A U.S. appeals court on Friday ruled several government entities including the White House, the FBI, the Surgeon General and the Centers for Disease Control and Prevention likely violated the First Amendment by pressuring social media companies to moderate their content on misinformation surrounding vaccines, The Hill reported.
In a decision issued Friday evening, the Fifth Circuit Court of Appeals said government actors “likely coerced or encouraged” social media companies to moderate their content, affirming a decision by a lower court with respect to the White House, the FBI, the CDC and the Surgeon General. According to The Hill, the three judges issuing the decision were all appointed by Republicans.
The White House in a statement said the Department of Justice was reviewing the decision and its options going forward.
“This Administration has promoted responsible actions to protect public health, safety, and security when confronted by challenges like a deadly pandemic and foreign attacks on our elections,” the statement said. “Our consistent view remains that social media platforms have a critical responsibility to take account of the effects their platforms are having on the American people, but make independent choices about the information they present.”
Here are some pieces of the United States Court of Appeals for the Fifth Circuit:
For the last few years – at least since the 2020 presidential transition – a group of federal officials has been in regular contact with nearly every major American social-media company about the spread of “misinformation” on their platforms. In their concern, those officials – hailing from the White House, the CDC, the FBI, and a few other agencies – urged the platforms to remove disfavored content and accounts from their sites.
And, the platforms, seemingly complied. They gave the officials access to an expedited reporting system, downgraded or removed flagged posts, and deplatformed users. The platforms also changed their internal policies to capture more flagged content and sent steady reports on their moderation activities to the officials. That went on through the COVID-19 pandemic, the 2022 congressional election, and continues to this day.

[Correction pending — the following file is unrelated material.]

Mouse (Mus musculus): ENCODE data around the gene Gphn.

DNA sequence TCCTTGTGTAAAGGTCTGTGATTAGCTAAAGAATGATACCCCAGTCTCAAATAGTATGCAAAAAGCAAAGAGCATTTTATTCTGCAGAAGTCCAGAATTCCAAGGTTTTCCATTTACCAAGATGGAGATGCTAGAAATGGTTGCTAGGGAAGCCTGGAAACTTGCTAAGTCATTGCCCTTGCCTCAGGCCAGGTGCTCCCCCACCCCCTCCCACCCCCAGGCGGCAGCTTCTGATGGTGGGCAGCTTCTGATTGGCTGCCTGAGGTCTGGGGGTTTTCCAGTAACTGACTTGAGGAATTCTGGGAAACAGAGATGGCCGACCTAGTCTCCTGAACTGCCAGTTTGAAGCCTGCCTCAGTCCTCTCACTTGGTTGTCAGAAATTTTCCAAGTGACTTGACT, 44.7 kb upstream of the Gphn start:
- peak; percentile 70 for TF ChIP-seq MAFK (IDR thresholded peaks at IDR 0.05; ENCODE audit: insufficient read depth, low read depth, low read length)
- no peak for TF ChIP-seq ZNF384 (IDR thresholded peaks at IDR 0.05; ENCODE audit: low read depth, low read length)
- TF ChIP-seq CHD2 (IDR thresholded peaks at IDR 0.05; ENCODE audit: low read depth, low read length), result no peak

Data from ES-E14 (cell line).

Enter this lawsuit. The Plaintiffs – three doctors, a news website, a healthcare activist and two states – had posts and stories removed or downgraded by the platforms. Their content touched on a host of divisive topics like the COVID-19 lab-leak theory, pandemic lockdowns, vaccine side-effects, election fraud, and the Hunter Biden laptop story. The Plaintiffs maintain that although the platforms stifled their speech, the government officials were the ones pulling the strings – they “coerced, threatened and pressured [the] social-media platforms to censor [them]” through private communications and legal threats.
So, they sued the officials for First Amendment violations and asked the district court to enjoin the officials’ conduct. In response, the officials argued that they only “sought to mitigate the hazards of online misinformation” by “calling attention to content” that violated the “platforms’ policies,” a form of permissible government speech.
USA Today reported that the decision from the conservative 5th Circuit Court of Appeals partly upheld an order from a Louisiana federal judge that blocked many federal agencies from having contact with companies like Facebook, YouTube, and X, formerly Twitter, about content moderation.
But the 75-page opinion from three-judge panel also significantly narrowed the scope of the order that was a major victory for conservatives. USA Today also reported that the Biden administration has 10 days to seek a Supreme Court review of the ruling.
In my opinion, social media platforms that allow people to post misinformation typically have options for users who don’t want to see that sort of content. For example, X gives users the ability to mute and/or block content they are not interested in.